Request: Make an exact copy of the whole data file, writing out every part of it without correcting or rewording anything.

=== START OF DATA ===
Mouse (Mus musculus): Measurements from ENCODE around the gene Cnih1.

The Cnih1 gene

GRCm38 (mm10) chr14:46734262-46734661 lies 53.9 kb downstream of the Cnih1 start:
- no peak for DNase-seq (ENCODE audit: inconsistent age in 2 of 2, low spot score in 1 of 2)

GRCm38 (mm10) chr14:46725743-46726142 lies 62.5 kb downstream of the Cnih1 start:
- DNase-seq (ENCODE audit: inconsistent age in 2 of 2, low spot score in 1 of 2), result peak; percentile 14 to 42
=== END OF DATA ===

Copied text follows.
Mouse (Mus musculus): Measurements from ENCODE around the gene Cnih1.

The Cnih1 gene

GRCm38 (mm10) chr14:46734262-46734661 lies 53.9 kb downstream of the Cnih1 start:
- no peak for DNase-seq (ENCODE audit: inconsistent age in 2 of 2, low spot score in 1 of 2)

GRCm38 (mm10) chr14:46725743-46726142 lies 62.5 kb downstream of the Cnih1 start:
- DNase-seq (ENCODE audit: inconsistent age in 2 of 2, low spot score in 1 of 2), result peak; percentile 14 to 42